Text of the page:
Balancing Work and Competitive Sport

A question that comes up fairly regularly is how to balance work commitments and competitive sport. Each in their own right can be very demanding and it can require a lot of commitment and dedication to meet defined objectives in each of these.

Cycle sport is no different with amateur racing cyclists requiring anything between 10-14 hours on average performance training time per week depending on the level at which they compete. In addition, for around 6 months of the year they’ll be cycle racing, mostly likely twice a week and again this entails a significant investment in preparation, travel and participation time.

On the other hand, the modern work environment is competitive, always on and needs significant time investment outside normal ‘contracted’ hours in order to succeed.

Across all codes of sport including cycling and triathlon there are great examples of individuals who are equally successful in both business and sport. So, the answer to the question is an emphatic yes, that competitive sport and work can be combined successfully but it requires commitment and planning.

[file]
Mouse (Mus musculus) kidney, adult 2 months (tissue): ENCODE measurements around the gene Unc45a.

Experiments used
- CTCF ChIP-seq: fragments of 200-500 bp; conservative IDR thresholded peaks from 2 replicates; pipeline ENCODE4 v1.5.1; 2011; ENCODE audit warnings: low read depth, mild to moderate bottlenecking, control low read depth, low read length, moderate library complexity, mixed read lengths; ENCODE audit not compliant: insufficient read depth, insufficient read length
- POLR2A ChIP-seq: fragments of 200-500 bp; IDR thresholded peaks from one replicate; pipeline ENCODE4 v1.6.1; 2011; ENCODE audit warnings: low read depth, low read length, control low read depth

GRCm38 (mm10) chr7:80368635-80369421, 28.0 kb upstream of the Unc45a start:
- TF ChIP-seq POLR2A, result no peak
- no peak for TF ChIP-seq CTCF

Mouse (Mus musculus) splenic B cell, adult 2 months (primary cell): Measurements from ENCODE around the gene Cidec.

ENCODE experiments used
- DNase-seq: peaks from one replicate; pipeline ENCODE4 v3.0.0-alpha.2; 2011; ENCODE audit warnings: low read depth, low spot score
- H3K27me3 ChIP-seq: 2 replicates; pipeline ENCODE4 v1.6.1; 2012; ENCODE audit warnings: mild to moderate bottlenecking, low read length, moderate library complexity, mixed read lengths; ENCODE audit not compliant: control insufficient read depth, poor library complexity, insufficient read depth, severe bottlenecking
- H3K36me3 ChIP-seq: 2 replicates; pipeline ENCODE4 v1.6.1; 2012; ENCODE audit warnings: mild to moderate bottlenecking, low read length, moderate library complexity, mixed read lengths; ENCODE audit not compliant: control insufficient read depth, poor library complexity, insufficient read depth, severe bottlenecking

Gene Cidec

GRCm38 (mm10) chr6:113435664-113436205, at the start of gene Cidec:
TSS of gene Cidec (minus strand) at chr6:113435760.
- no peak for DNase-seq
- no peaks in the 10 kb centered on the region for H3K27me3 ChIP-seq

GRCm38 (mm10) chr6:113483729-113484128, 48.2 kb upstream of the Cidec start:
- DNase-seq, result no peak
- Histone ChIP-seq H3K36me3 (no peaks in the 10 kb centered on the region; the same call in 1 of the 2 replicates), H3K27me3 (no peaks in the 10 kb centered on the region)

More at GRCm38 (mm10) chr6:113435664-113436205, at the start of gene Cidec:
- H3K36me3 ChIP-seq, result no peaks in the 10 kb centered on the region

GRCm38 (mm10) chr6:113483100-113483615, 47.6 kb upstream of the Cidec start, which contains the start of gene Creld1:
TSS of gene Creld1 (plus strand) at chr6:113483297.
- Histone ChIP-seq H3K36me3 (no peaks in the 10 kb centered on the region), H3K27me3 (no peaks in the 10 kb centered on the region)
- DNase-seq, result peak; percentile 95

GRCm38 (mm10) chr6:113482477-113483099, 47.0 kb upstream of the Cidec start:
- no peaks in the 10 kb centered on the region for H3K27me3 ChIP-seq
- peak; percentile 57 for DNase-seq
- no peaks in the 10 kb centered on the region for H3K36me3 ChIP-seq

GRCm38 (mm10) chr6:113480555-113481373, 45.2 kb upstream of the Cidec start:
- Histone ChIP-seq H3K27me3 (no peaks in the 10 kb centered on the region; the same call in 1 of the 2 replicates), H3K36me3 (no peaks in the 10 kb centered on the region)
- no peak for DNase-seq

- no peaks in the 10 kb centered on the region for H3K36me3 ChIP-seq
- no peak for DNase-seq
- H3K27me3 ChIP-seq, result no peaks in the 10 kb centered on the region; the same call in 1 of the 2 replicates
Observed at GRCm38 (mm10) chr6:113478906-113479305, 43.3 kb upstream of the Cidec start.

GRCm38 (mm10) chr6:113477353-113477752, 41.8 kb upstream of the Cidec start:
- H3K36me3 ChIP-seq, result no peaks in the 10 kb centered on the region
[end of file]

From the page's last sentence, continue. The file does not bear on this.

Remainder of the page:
Having competed in cycle sport for many years in addition to working full time the following are my tips for maximising your performance in both :

Planning. Unfortunately, nothing ever happens by accident. Planning is the best way to utilise your time and efforts as effectively as possible. Planning should be a combination of short and long term.

Try and compartmentalise your sport and work so that they don’t negatively impact each other. If you’re having a bad day at the office leave it behind you at the office door and embrace your sporting activity with a positive frame of mind and visa versa.

Realise that it’s ok not to achieve all your objectives either in work or sport. There’s always factors outside your control which will impact. If you’ve made your best efforts, then you can be satisfied.

Cultivate friendships with both work and sporting friends so that you have a like minded support network available to you and an opportunity for you to provide support to others as they may require it.

Take mini breaks. Allow yourself some down time away from sport and work to enjoy other aspects of your life. This could include travel, socialising or any other hobbies that you like to pursue. You’ll always go back refreshed and more motivated.

Don’t forget about your family. Your family, whatever shape or size they may be also need a piece of you and by engaging with them, they can be a great source of support and motivation.

Enjoy your sport. Most amateur sports people take part for the love of their sport so it’s important that training and achieving results does not drain enjoyment and the very reason why the sport was taken up in the first place